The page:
[Federal Register Volume 76, Number 244 (Tuesday, December 20, 2011)]
[Pages 78942-78944]
From the Federal Register Online via the Government Printing Office [www.gpo.gov]
[FR Doc No: 2011-32494]



Fish and Wildlife Service

[FWS-R8-ES-2011-N243; FF08E00000-FXES11120800000F2-112]

Draft Environmental Impact Statement and Proposed Vernal Pool 
Habitat Conservation Plan for the City of San Diego, CA

AGENCY: Fish and Wildlife Service, Interior.

ACTION: Notice of intent and announcement of a public meeting; request 
for comments.


SUMMARY: We, the Fish and Wildlife Service (Service), intend to prepare 
an environmental impact statement (EIS) under the National 
Environmental Policy Act (NEPA) of 1969, as amended, for the proposed 
Vernal Pool Habitat Conservation Plan (VPHCP) under development by the 
City of San Diego (City). The draft EIS will evaluate the impacts of 
several alternatives related to the VPHCP being prepared by the City in 
support of the City's anticipated application for an Endangered Species 
Act (ESA) permit for incidental take of seven federally listed vernal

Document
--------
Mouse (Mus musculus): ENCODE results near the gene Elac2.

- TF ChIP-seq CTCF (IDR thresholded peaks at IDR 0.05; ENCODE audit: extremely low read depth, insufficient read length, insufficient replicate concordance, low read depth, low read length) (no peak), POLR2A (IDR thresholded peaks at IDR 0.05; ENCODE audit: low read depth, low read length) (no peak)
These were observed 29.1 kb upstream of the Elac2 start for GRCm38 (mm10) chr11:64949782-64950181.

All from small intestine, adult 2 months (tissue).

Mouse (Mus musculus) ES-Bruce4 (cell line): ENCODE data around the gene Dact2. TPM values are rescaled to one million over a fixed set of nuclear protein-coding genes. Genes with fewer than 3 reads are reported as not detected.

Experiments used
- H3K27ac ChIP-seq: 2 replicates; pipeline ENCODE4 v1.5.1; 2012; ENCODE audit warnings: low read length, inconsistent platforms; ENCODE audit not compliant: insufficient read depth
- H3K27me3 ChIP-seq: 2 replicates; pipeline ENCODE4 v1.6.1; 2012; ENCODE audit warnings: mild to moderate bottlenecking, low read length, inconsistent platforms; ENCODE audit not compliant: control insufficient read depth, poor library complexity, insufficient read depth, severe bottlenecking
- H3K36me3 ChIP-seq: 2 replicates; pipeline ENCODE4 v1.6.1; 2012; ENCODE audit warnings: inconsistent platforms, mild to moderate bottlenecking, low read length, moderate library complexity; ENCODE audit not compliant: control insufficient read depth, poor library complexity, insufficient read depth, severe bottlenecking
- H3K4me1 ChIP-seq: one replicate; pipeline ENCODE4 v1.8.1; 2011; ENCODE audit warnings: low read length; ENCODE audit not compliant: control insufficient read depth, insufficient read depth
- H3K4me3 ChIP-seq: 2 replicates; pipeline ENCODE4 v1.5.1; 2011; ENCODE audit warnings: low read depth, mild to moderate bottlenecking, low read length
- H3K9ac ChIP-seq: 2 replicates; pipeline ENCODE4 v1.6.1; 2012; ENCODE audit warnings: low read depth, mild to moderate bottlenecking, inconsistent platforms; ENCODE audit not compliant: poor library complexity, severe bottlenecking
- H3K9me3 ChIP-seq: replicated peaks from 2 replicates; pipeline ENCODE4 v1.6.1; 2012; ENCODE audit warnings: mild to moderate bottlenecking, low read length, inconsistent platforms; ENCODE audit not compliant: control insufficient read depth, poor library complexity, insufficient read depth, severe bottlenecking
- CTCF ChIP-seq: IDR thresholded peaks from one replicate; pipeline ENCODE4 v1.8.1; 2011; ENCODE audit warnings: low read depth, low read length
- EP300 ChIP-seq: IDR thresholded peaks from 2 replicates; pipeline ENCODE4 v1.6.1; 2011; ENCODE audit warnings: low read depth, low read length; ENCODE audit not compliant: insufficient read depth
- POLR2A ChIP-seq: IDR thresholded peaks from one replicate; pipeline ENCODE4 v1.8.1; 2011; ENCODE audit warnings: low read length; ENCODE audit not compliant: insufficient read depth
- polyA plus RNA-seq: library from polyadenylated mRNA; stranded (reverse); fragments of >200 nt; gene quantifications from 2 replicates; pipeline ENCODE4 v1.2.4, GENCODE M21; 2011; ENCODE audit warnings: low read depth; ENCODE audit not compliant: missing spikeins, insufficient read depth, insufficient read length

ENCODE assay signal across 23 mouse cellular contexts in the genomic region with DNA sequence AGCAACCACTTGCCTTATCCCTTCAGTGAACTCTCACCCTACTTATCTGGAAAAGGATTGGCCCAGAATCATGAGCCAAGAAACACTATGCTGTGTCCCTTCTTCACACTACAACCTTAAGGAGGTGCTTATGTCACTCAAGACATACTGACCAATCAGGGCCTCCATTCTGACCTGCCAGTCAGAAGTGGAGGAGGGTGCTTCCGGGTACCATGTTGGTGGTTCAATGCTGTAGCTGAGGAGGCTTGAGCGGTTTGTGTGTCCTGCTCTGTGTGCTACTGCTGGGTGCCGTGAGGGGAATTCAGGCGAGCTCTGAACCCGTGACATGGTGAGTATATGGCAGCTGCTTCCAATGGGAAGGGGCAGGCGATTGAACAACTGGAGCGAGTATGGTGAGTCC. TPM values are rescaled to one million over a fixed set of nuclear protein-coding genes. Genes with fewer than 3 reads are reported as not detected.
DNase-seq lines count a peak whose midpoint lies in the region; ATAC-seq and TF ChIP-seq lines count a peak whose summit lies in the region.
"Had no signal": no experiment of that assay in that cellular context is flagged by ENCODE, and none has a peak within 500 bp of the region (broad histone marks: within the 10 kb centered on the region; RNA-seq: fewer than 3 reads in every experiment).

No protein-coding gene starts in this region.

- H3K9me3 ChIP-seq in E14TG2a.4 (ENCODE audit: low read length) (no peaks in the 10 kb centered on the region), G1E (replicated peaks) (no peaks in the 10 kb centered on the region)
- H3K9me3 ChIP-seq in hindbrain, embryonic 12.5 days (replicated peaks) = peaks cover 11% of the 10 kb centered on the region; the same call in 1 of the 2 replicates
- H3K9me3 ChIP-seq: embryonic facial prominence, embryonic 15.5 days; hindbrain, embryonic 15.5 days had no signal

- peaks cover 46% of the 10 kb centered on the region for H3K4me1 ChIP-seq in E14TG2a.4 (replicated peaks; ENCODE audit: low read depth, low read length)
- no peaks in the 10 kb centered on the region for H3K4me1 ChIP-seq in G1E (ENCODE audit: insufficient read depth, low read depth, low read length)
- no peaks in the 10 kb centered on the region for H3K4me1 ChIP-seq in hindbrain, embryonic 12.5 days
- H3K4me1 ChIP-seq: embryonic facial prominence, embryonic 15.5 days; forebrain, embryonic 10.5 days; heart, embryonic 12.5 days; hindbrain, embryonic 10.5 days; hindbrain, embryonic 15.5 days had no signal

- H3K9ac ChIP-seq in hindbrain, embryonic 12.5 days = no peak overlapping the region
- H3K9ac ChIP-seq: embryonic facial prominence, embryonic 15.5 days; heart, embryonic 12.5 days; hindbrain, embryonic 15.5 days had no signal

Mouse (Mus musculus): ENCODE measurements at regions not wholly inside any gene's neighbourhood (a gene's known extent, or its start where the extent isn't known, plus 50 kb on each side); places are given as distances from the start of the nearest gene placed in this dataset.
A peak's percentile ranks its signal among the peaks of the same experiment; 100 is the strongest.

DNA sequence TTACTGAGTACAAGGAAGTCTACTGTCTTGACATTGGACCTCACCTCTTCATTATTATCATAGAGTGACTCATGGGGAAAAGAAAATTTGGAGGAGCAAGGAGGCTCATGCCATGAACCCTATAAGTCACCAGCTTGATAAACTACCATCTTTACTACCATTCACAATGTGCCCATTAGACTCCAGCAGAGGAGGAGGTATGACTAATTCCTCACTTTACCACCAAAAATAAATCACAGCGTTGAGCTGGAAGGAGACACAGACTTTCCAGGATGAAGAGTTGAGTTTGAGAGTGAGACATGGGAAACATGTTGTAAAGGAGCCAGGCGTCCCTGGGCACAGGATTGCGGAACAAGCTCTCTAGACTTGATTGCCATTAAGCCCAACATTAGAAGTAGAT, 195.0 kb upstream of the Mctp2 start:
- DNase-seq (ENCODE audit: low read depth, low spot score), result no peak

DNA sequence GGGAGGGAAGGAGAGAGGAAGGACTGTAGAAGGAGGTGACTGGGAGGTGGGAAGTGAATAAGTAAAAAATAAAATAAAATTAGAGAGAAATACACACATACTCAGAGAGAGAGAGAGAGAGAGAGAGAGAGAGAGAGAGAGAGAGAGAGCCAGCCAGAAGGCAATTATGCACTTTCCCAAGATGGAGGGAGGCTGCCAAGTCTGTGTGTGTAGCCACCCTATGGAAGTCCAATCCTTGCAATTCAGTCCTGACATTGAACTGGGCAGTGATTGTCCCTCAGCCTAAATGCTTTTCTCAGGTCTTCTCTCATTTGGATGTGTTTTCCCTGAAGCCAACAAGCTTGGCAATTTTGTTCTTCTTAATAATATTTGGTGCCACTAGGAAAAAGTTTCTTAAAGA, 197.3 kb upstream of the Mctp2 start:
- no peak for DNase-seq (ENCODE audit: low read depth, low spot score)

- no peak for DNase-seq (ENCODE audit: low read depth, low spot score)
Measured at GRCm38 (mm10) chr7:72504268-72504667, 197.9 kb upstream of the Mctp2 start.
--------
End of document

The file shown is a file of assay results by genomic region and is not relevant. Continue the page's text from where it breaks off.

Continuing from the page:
pool species, from activities associated with urban development 
activities. We also announce plans for a public scoping meeting and the 
opening of a public comment period. We request data, comments, new 
information, or suggestions from the public, other concerned 
governmental agencies, the scientific community, Tribes, industry, or 
any other interested party.

DATES: To ensure consideration, please send your written comments by 
February 16th, 2012.
    For more information, see ``Public Comments'' and ``Reasonable 
Accommodation'' under the SUPPLEMENTARY INFORMATION section.

ADDRESSES: To request further information or submit written comments, 
please use one of the following methods, and note that your information 
request or comment is in reference to the City of San Diego Vernal Pool 
     Fax: Attn: Jim Bartel, Field Supervisor, (760) 431-5902.
     U.S. Mail: Jim Bartel, Field Supervisor, Carlsbad Fish and 
Wildlife Office, U.S. Fish and Wildlife Service, 6010 Hidden Valley 
Road, Suite 101, Carlsbad, CA 92011.
     In-Person Drop-off: You may drop off comments during 
regular business hours at the above address.

Supervisor, by phone at (760) 431-9440, or by U.S. mail at the above 
address; or Jeanne Krosch, Senior Planner, City of San Diego, by phone 
at (619) 236-7225.

SUPPLEMENTARY INFORMATION: We publish this notice under the National 
Environmental Policy Act of 1969, as amended (42 U.S.C. 4321 et seq.; 
NEPA), and its implementing regulations in the Code of Federal